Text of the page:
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Book by Mark Peter Keane

Posted by Herb Victoria, B.C. (My Page) on
Wed, Aug 17, 05 at 14:38

I have complained before of feeling uneasy with two changes that were made to the Nitobe Memorial Garden when it was last renovated, but a third one that I don't think I've mentioned was the big gap that had been made in the hedge separating the Tea Garden from the rest of the garden, so that people can now walk into the tea garden at one end and out at the other. It just felt wrong, but I didn't know how to explain it.

Now, after reading this from Mark Peter Keane I think he does explain it -

"To evoke the sense of a long journey in the small space between garden entry and teahouse, these (i.e. teahouse)* gardens employ a series of thresholds, each one accentuating the feeling of passage, of entering progressively deeper into a new world. The thresholds begin with a roofed outer gate, sotomon, which separates the tea garden from the outside world. After entering, the last guest turns to the gate and closes the wooden doors, shutting them with a wooden cross-bolt. The dull smite of wood on wood signals the arrival of guests to the host, who waits unseen inside. To those who have just entered, it has a deeper meaning: they are no longer part of the world they just left."

*I added the words in brackets

Click here for the rest of his insight

Follow-Up Postings:

RE: Book by Mark Peter Keane

In the construction of a Japanese garden in the US that was to exempilfy JG garden elements, the final installation was modified to include an additional opening, bamboo wall section, walk surface, and turn around for the handicap access.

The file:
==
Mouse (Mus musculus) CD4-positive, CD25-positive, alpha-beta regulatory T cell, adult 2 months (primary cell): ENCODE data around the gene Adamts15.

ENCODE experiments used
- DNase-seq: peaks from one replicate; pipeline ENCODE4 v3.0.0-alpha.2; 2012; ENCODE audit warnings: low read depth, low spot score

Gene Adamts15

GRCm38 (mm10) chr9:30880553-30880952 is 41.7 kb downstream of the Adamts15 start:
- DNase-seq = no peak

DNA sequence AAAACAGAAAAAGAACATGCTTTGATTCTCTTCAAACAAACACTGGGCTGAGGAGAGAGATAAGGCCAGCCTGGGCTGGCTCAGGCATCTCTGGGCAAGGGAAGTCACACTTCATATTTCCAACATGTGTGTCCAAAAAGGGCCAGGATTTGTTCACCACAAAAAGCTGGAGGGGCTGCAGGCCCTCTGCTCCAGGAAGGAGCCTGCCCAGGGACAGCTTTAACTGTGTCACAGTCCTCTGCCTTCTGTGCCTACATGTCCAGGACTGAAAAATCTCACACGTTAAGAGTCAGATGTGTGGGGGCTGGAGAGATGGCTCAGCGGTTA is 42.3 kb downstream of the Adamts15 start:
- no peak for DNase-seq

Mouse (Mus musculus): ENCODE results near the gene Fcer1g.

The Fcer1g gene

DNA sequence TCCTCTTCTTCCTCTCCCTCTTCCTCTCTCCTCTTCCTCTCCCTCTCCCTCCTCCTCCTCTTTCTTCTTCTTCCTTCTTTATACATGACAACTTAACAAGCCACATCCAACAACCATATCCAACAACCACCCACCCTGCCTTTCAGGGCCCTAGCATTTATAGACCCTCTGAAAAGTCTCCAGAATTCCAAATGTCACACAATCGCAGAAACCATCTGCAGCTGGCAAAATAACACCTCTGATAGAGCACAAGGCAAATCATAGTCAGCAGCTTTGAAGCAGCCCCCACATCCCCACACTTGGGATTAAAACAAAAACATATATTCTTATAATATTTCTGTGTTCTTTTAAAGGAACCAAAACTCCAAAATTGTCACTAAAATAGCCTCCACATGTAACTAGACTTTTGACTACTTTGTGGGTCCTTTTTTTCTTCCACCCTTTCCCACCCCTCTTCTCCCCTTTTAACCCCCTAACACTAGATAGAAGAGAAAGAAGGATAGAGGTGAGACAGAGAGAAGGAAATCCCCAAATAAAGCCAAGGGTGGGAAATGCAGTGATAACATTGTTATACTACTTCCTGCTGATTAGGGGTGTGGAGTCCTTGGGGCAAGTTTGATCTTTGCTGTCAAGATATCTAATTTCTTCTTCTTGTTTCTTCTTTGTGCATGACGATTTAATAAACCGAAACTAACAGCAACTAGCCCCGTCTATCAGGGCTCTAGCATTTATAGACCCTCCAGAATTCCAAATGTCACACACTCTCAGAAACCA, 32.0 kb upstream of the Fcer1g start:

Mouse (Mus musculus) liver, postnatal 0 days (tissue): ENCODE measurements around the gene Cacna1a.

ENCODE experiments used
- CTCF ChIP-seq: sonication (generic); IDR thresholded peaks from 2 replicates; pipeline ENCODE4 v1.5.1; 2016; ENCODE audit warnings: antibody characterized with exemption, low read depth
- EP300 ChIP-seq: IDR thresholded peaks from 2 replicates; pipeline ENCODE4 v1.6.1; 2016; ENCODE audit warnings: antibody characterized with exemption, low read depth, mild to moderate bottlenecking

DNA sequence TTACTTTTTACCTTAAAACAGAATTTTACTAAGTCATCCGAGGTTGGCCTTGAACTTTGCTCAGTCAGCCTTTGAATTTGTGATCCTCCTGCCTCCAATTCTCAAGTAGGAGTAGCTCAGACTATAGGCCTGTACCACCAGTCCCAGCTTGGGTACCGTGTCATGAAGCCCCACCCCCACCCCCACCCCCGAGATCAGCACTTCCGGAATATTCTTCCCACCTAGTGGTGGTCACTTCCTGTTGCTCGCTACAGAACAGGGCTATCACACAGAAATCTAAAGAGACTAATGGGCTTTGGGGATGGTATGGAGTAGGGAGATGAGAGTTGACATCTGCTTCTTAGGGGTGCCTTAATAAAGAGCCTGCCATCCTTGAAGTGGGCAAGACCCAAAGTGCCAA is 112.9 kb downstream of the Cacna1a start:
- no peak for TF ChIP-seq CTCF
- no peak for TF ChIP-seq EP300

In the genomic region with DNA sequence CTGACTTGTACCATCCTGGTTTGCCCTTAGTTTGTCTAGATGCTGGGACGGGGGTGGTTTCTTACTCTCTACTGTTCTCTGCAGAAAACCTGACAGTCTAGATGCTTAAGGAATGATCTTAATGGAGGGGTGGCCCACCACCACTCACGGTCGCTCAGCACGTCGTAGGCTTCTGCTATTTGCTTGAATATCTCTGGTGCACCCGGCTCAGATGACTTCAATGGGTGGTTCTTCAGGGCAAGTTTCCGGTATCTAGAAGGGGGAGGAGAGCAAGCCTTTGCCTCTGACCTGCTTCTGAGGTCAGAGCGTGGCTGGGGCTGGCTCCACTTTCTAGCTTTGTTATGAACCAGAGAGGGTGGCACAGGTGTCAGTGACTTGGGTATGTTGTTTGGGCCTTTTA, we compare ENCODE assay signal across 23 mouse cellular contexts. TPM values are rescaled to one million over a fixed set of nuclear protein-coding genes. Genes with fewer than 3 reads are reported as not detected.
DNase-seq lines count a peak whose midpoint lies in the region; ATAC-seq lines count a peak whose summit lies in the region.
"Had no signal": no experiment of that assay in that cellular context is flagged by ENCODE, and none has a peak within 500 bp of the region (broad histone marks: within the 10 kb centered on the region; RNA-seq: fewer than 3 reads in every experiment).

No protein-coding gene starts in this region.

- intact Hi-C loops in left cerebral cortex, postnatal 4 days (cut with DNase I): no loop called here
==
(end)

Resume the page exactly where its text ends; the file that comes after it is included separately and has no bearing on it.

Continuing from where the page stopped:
It was a combination of hill and pond, stroll, and tea entry garden. Although it was a major impact on the garden, the designer and gardeners did not hesitate. Do you think there was a similar reason for the new gap?

RE: Book by Mark Peter Keane

  • Posted by Herb Victoria, B.C. (My Page) on
    Wed, Aug 17, 05 at 22:39


It's some years since I was in the Nitobe Garden, but so far as I remember there was nothing in the way the Tea Garden used to be that would make it especially difficult for the handicapped, so I'd be guessing at what the answer is. It could be anything. Knowing how Philistine city governments can be, it wouldn't surprise me if the City of Vancouver had passed a bylaw about fire exits from public buildings and officialdom insisted that these included the Tea House on the grounds that it might catch fire.

It sets my imagination going - suppose they directed that the Tea House must be re-built to include wheelchair ramps? Or that tall lampstandards with sodium lights must be installed throughout the garden so that people can see their way round there at night?

Edzard can correct me if I'm mis-using the word, but my feeling is that Professor Mori's cloistered Tea Garden now feels like a thoroughfare & has lost its fuzei.


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